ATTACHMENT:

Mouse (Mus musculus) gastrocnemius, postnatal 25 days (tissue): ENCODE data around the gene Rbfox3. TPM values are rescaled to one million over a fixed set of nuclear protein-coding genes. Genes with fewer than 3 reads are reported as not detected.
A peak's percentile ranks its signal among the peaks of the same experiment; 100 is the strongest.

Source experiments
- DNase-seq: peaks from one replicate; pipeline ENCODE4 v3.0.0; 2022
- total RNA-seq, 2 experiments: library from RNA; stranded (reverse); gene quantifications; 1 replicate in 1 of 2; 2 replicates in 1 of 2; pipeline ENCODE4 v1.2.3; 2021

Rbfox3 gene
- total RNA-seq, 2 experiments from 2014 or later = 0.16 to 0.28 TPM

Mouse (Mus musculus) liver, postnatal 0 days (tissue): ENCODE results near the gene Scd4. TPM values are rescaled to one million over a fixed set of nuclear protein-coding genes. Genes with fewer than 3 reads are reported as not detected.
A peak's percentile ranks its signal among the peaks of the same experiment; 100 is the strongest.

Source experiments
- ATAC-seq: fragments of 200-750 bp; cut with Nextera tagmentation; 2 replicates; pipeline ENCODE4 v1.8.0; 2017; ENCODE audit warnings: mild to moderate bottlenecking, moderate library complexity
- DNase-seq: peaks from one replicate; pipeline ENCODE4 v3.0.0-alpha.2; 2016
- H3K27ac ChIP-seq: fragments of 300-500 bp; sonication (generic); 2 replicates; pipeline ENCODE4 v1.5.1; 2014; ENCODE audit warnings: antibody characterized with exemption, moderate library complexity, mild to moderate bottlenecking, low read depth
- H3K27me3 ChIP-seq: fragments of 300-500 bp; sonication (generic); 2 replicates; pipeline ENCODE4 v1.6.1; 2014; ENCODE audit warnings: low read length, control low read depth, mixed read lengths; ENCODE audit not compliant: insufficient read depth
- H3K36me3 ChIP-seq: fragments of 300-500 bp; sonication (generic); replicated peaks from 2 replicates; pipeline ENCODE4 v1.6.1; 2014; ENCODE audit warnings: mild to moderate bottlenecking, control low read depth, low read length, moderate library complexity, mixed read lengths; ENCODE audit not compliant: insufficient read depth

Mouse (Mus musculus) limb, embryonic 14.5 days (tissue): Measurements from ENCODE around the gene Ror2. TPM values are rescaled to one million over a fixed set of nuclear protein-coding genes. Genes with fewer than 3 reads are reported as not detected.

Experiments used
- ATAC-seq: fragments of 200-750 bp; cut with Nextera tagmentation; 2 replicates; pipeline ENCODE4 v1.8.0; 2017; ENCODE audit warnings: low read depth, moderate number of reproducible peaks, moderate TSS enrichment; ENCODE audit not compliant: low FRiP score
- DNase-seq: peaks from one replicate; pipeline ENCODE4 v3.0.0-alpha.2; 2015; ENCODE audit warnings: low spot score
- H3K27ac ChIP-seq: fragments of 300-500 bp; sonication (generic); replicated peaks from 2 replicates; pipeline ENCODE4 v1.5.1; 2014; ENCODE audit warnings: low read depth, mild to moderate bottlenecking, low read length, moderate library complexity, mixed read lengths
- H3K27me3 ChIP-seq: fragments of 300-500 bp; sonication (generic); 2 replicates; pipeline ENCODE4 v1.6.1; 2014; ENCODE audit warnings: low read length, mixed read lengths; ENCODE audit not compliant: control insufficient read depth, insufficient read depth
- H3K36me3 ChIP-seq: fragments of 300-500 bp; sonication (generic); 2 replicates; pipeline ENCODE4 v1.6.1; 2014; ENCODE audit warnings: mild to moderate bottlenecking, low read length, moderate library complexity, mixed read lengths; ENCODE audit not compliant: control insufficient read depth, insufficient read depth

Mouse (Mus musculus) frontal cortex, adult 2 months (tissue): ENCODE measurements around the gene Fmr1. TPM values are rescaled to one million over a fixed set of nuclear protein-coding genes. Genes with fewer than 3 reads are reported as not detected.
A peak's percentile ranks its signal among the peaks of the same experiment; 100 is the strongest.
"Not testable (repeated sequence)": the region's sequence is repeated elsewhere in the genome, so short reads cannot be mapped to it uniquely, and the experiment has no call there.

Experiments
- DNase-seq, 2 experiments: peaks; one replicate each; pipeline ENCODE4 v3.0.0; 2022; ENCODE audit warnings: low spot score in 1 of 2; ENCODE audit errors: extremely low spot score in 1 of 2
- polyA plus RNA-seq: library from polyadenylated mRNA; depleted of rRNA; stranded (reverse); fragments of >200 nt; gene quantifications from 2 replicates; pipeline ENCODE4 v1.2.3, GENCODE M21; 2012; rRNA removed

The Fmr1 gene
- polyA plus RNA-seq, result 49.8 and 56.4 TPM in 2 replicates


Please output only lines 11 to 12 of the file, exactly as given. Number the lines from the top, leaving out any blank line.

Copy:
- ATAC-seq: fragments of 200-750 bp; cut with Nextera tagmentation; 2 replicates; pipeline ENCODE4 v1.8.0; 2017; ENCODE audit warnings: mild to moderate bottlenecking, moderate library complexity
- DNase-seq: peaks from one replicate; pipeline ENCODE4 v3.0.0-alpha.2; 2016